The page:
North East councils hit out at transport fund cuts

Ministers were accused last night of cutting £60m from a transport funding pot intended to improve North East roads

Traffic queues on Great North Road, on the approach to the Blue House roundabout
Traffic queues on Great North Road, on the approach to the Blue House roundabout

Transport ministers were last night accused of “undermining” efforts to improve North East road systems after a Government funding pot was slashed by more than £15m.

The region’s seven local authorities had been promised an indicative figure of nearly £47m during a radical effort to improve the region’s infrastructure.

A pooled cash pot had been earmarked to help improve a “rescue list” of 11 transport projects including the Haddricks Mill junction, the A167 Cowgate junction and the A189/B1318 Blue House roundabout.

But now the Department for Transport (DfT) has said the seven councils which make up the LA7 Leadership Board will be allocated £31.1m – a third less than previously thought.

A DfT spokesman last night denied they had “cut” funding and said they had made more than £12bn available to the Local Enterprise Partnership (LEP) areas.

Chairman of the LA7 Leadership Board, Coun Mick Henry, said the investment would help open up new employment but criticised the decision to reduce the funding pot by a third.

He said: “This agreement is an early example of the opportunities that would make a difference in our region through greater devolved funding from central government and it demonstrates the commitment of the Leadership Board to work together to secure the best possible deal for the North East.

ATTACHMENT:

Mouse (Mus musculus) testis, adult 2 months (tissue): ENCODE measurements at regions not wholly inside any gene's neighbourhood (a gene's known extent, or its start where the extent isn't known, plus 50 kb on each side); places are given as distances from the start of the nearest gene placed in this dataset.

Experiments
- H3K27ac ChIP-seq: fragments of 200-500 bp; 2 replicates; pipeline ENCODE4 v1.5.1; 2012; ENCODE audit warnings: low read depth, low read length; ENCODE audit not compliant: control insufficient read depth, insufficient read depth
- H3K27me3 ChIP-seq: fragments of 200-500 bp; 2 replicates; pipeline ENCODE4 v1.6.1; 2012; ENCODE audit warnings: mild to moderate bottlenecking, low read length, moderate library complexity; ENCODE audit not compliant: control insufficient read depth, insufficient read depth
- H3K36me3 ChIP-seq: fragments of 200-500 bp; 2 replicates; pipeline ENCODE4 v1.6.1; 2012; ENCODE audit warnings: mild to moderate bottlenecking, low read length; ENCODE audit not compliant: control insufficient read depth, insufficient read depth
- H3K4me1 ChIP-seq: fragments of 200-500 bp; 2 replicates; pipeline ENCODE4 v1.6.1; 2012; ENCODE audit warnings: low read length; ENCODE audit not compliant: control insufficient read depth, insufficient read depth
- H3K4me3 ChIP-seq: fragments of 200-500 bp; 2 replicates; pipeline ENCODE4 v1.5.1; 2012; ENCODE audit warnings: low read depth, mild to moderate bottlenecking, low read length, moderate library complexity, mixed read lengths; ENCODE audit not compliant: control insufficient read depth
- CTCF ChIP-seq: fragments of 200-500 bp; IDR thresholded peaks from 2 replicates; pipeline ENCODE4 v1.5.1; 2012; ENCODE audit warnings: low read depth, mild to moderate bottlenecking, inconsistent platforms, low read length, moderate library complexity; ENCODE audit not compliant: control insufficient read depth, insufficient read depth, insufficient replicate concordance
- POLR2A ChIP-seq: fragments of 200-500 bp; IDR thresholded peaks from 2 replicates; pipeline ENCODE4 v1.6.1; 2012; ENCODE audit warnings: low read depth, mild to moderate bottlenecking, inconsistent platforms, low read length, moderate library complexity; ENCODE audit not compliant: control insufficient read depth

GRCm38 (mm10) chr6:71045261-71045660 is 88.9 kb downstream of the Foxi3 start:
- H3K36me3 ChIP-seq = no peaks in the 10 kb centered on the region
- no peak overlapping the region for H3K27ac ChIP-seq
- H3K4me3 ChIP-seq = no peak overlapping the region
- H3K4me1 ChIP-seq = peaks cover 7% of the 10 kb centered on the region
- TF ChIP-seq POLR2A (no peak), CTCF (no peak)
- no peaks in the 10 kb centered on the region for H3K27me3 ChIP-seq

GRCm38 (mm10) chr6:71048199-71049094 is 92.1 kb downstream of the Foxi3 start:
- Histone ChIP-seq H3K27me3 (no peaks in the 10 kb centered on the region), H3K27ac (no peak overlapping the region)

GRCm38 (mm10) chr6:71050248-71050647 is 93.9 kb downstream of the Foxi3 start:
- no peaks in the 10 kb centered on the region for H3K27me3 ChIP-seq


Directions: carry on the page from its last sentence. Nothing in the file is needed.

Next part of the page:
“This is a significant step forward in our ambition for a truly modern transport system for the North East.

“It is deeply disappointing that, on the day the Leadership Board has set out this strong and ambitious programme of investment, the DfT should announce a cut in the amount of funding available. It undermines the principles of localism.

“Despite this, we’ve undertaken robust planning and preparation for each scheme and we are in a strong position to press ahead and compete to secure funding from the Single Local Growth Fund to complete the programme.”

In total seven councils have backed a £58.1m package of improvements on roads in the North East.

The funding includes £9.3m for a South Shields transport hub, �8m for a Sunderland low carbon zone, £7.9m for the A1058 Coast Road and £4.5m for Horden sea view rail station. The board will now make an application to the Single Local Growth Fun to secure the additional cash needed to carry out the work.

A DfT spokesman said the initial figure given to authorities was just an indicative figure and was liable to change.

He said: “The funding that the Government allocated on Tuesday is guaranteed for every local transport body but is only one element of over £12bn being made available to LEP areas between 2015/16 and 2020/21 through the Local Growth Fund.

“This includes nearly £5bn of major schemes funding – this will allow far greater levels of local transport investment than had been anticipated prior to the Spending Round. LEPs that rise to the challenge and make a good case for further investment have the opportunity to receive significant share of the £12bn.”


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